Avond op het land
Sloten vol groene paletten: uit elk duimgat
steekt een in gele verf gedoopte kwast.
Overhemden juichen op een achtererf. De wind
haalt zijn grove kam door het gras.
Achter een venster worden gezichten schoksgewijs belicht.
Alsof ze naar een reeks explosies staren.
Gelaten vreet vee, de kop naar beneê. De verte is bepluimd
met sproeiers die de aarde laven.
Een haas richt zijn oren. Het is de indiaan niet
die uit mijn jeugd geslopen komt.
Huiswaarts fiets ik. Zwijgend.
Zo komen er nooit vliegen in mijn mond.
Listen to this poem in Dutch.
Voiced by: Lex van Iterson
This poem in 60 seconds
On a nice summer’s eve, Leiden resident Cees van Hoore is cycling to the village of Koudekerk through the countryside commonly called ‘het Groene Hart’ (the Green Heart). During this bike ride, he is inspirited by the beautiful nature surrounding him. In this poem, Van Hoore gives the reader the opportunity to experience this bike ride for themselves. Look through the eyes of Van Hoore and see the poetry of the countryside pass you by.
Want to know more? On this website you can listen to the poem, discover its origins and its author and find out what the poem means to the people of Leiden.
Cees van Hoore
Den Haag 1949
Cees van Hoore is a journalist, art editor and writer of columns and short stories who settled in Leiden in 1983. That same year his first collection of poetry called Groot Licht (big light) was published. Van Hoore was awarded the incentive prize of the Dutch Foundation for Literature. Since then he has published around twenty books: collections of poetry, collections of stories and columns, and the romance novel Zo’n vader (such a father). Readers of his work call it associative, analytic and creative.
In his works, World War II plays a prominent role. Van Hoore tracked down war criminals and wrote dozens of articles about the war, the Holocaust, and the great art theft of De Lakenhal, which is now a museum.
Van Hoore’s recent poetry is extremely personal. In it, he discusses his battle with cancer and the effect of the drug dexamethasone on his body and soul.
What's this poem about?
In this poem the reader is looking through the eyes of Cees van Hoore at the countryside surrounding Leiden. As he is cycling, new scenes continually appear: “Ditches filled with green palettes,” “Shirts whoop in a back yard,” “The wind rakes its coarse-toothed comb through the grass.” These are scenes that cannot exist in reality: shirts do not whoop, and we are not sure if cattle can feel “resigned.” Van Hoore conjures up the landscape as he experienced it before your mind’s eye.
The poem Avond op het land (Country evening) is a visual narrative of a lovely bike ride. Van Hoore: “the poem came to me after a long bike ride from old Leiderdorp to Koudekerk aan den Rijn. In Koudekerk I turned left into ‘het Groene Hart’ (the Green Heart) and there I saw the flashes of a television behind a farmhouse window, and I heard the sound of the sprinklers.”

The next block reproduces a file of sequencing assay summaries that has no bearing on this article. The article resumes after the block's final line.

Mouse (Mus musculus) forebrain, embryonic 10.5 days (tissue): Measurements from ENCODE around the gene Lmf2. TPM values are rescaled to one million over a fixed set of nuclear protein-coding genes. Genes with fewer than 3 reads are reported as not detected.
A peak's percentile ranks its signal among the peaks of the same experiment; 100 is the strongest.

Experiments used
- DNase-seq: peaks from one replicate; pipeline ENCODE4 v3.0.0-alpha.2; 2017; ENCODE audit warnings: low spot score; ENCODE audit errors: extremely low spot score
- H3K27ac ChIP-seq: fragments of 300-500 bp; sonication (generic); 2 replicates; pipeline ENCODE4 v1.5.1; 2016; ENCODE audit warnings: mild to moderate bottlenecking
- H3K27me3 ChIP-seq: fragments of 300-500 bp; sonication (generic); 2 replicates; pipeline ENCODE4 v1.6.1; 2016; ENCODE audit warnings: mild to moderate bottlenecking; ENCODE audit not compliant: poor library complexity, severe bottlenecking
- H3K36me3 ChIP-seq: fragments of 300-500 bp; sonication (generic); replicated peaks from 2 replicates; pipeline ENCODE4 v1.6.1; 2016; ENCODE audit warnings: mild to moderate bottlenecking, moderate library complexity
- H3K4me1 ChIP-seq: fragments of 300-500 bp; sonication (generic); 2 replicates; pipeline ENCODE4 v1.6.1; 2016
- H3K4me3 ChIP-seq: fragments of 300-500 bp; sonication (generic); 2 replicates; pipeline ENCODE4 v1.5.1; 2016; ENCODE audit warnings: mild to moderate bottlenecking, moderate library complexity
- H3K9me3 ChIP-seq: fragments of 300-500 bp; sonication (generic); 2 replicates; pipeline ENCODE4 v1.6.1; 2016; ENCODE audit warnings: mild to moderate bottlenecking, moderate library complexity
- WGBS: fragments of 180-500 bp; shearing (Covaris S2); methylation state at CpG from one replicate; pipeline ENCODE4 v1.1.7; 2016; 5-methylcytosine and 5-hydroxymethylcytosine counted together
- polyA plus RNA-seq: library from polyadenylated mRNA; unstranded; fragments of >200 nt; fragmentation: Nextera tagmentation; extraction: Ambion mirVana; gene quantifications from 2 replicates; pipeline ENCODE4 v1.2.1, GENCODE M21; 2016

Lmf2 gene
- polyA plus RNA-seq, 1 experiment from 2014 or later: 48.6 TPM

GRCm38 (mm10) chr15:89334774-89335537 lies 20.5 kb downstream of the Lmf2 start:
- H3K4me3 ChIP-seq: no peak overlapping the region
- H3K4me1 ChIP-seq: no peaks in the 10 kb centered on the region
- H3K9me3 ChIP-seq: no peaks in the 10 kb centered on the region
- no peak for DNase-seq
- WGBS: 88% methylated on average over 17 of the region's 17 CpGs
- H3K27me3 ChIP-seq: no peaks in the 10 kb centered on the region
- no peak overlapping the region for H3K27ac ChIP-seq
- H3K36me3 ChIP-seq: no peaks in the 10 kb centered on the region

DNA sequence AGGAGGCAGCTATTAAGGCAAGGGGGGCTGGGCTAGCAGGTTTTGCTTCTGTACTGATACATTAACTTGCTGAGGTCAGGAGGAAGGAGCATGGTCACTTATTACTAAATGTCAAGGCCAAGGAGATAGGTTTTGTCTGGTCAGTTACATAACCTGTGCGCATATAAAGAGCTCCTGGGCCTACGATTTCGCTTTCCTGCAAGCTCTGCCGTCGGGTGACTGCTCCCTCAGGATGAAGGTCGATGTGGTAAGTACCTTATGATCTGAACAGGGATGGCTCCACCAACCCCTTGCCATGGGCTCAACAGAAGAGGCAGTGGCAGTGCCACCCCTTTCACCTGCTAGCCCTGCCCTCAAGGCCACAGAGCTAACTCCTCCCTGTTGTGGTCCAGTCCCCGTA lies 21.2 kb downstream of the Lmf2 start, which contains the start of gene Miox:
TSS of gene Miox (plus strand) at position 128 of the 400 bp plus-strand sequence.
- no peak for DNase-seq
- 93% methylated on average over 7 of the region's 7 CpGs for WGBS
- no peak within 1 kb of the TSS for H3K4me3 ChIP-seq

Share your story
Does this poem hold a special place in your heart? For example, do you remember when you first read the poem? Or did you come across it someplace unexpected? Let us know! We would love to add your story to our website.
Cees van Hoorde in Leiden
This poem is a poetic account of scenes experienced in the surrounding area of Leiden. It was applied to the wall at Kiekendiefhorst 1 in 2000, but unfortunately it has not withstood the test of time. Also depicted were a yellow iris and cat’s tail, flowers Van Hoore encountered on his bike ride.
Van Hoore in downtown Leiden
A second poem by Cees van Hoore was placed on Leiden City Hall in June 2014. This is a collage of six different texts in which the phrase ‘Het Woord is Machteloos’ (The word is powerless) stands out. Van Hoore himself is more proud of the poem Avond op het land (Country evening) than the collage on City Hall.
Note: unfortunately, this poem is no longer on the wall, though may be restored in the future.
I think I am first and foremost a realist who, with his work, wants to create the illusion for the reader that there is more than just flesh and bone.
Cees van Hoore
- This poem first appeared in 1984 under a slightly longer title Zomeravond op het land in the poetry collection Een bon-vivant in de dodenstad (a jovial fellow in the city of the dead).
- Cees van Hoore is keen on the poetry by J.C. Bloem. His favorite poem is De Dapperstraat. Bloem’s poem called Verlaine can be found on a Leiden wall.
- This poem is part of a collection of poems in the Slaaghwijk, a district with large apartment complexes in the Merenwijk. The other poems originate from China, Morocco, Suriname and the Netherlands. These works of art represent the five largest ethnic groups living in this multicultural district. All the poems were realized in 2000 with the help of a working group assembled by the Leiden City of Refugees Foundation and a community association. The initiative was inspired by the application of the poem De waterlelie by Frederik van Eeden on one of the apartment complexes of that district. To stay in keeping with the theme, TEGEN-BEELD Foundation started looking for poems that also mention flowers.
Ditches filled with green palettes; from each thumb grip
Sticks a brush dipped in yellow paint.
Shirts whoop in a back yard. The wind
Rakes its coarse-toothed comb through the grass.
Behind a window faces are lit up by fits and starts
As if they sit staring at a string of explosions.
Resigned, cattle feed, heads down. The far distance
Is plumed with sprinklers that slake the earth.
A hare points its ears. It is not the indian
Who comes stalking from my youth.
I cycle home. Mute.
This way flies never get into my mouth.
Translation: Rick van Vliet
This entry was written by Het Taalmuseum in collaboration with Carolien Devilee. The translation into English is by Natasja Oorthuis. The following publications were consulted: